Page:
Heart Rate Data Design

Timeline: One week

In January 2015, Fitbit began taking orders for new devices that track the user's heart rate. Previously, Fitbit's products did not measure heart rate. Many of Fitbit's existing customer base and target customers are not familiar with how daily and long-term measures of heart rate reflect health.

The task: Make heart rate screens more interesting and understandable to new users

My first task at my internship was to create some wireframes for the mobile app focusing specifically on making the heart rate visualizations interesting AND informative for new users. (For a user who only put the Fitbit on five minutes ago, there isn't enough data to make the default graphs interesting.) I was also instructed to incorporate goal-setting into my wireframes.

The default screens:

The default day-long view, displaying only five minutes instead of the usual 24-hour timeline along the x-axis. There's not much data to look at, nor is there any education about heart rate zones or the meaning of "resting heart rate."

The default 30-day Time in Zones graph. For a user who has only worn the Fitbit for five minutes, the chart doesn't have much to show. It also doesn't do much toward our design mandate of motivating users to accomplish cardio workout goals.

I tried different ideas for making  the "Today" view as well as the 30-day retrospective views interesting to new users. There are a lot of limits on what claims the app is legally allowed to make when it comes to health recommendations.

The "Today" View - Current Heart Rate

Above, I kept the X-axis at 24 hours, and overlaid sleep on the graph to help the user make sense of the data. (Fitbit devices can track sleep; for a day-one user, sleep could be estimated as midnight to 8 a.m.) To fill out the graph, I considered adding dashed lines for missing data, both from earlier in the day as well as future data.

The 30-day Retrospective View - Time in Heart Rate Zones

When it comes to the 30-day retrospective views, two types of graph are emphasized. One is a recap of the user's total time in heart rate zones, and the other is a line graph of the user's average daily resting heart rate over the past thirty days. (Heart rate zones are segments on the continuum from resting heart rate to a user's maximum heart rate, numbers that are different for users based on age, sex, and other factors).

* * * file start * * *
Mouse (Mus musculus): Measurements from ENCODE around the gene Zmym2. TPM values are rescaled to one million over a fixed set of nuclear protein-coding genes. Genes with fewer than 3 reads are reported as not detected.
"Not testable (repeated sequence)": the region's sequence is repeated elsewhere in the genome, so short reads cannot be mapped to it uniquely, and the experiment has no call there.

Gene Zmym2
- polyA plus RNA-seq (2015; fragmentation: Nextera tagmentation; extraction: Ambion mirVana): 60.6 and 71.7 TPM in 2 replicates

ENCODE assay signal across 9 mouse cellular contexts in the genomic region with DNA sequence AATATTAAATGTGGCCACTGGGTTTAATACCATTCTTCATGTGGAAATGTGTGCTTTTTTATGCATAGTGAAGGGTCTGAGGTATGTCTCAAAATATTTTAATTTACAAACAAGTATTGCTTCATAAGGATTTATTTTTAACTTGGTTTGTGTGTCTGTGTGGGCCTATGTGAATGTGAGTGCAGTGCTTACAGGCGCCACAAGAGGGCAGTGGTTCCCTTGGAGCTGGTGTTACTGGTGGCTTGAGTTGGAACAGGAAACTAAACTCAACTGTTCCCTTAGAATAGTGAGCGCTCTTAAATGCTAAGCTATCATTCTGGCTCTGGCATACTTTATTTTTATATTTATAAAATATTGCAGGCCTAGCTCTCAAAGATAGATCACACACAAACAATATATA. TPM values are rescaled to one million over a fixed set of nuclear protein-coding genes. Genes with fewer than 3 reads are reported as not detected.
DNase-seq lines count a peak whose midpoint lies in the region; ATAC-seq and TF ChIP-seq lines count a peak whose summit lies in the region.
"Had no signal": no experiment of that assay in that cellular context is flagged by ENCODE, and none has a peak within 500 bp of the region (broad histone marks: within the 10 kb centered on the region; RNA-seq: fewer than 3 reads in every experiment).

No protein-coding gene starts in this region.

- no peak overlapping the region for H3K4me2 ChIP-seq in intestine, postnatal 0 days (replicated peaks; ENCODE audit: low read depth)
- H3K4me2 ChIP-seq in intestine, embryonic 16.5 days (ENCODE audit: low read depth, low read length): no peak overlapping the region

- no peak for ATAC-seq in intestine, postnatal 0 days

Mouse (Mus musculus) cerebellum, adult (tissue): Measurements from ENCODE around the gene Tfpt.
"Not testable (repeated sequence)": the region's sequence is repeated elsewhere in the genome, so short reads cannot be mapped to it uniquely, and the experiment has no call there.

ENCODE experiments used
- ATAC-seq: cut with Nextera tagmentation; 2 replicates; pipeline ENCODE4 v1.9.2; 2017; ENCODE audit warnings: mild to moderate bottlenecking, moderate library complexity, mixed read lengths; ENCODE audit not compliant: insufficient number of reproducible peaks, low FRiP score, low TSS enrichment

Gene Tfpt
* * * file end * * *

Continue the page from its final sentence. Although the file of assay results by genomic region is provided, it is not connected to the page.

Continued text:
I plotted a default daily goal on the graph which could be edited or dynamically adjusted for the user's height, age, weight, or other demographic factor. I also considered entering "fake" data with a disclaimer, to explain how the graph may look in the future:


At right: A quick animated wireframe I mocked up using HTML and CSS to show how dummy data could be used with a "mirage"-like animation to educate the user.



The 30-day Retrospective View - Resting Heart Rate

The resting heart rate metric won't change much over time, so it makes sense that it's displayed as a 30-day retrospective view. I tried a couple of tactics for using the graph to explain how the metric works. First, I tried a dashed line, indicating future decreases, with an information box below explaining the concept. I also tried a straight line, indicating past data (which of course is not available on a user's first day) with a box asking, "how can I improve this metric?" in an attempt to interest the user in this metric.

The testing phase

Since the heart rate feature was completely new for Fitbit, we were unable to test the heart rate graphs on anyone outside the office. Since the target user for this project was people who don't understand the heart rate metric, that made these explorations impossible to test, unfortunately.

After my explorations, the project moved into the visual design phase, which continued after my internship ended.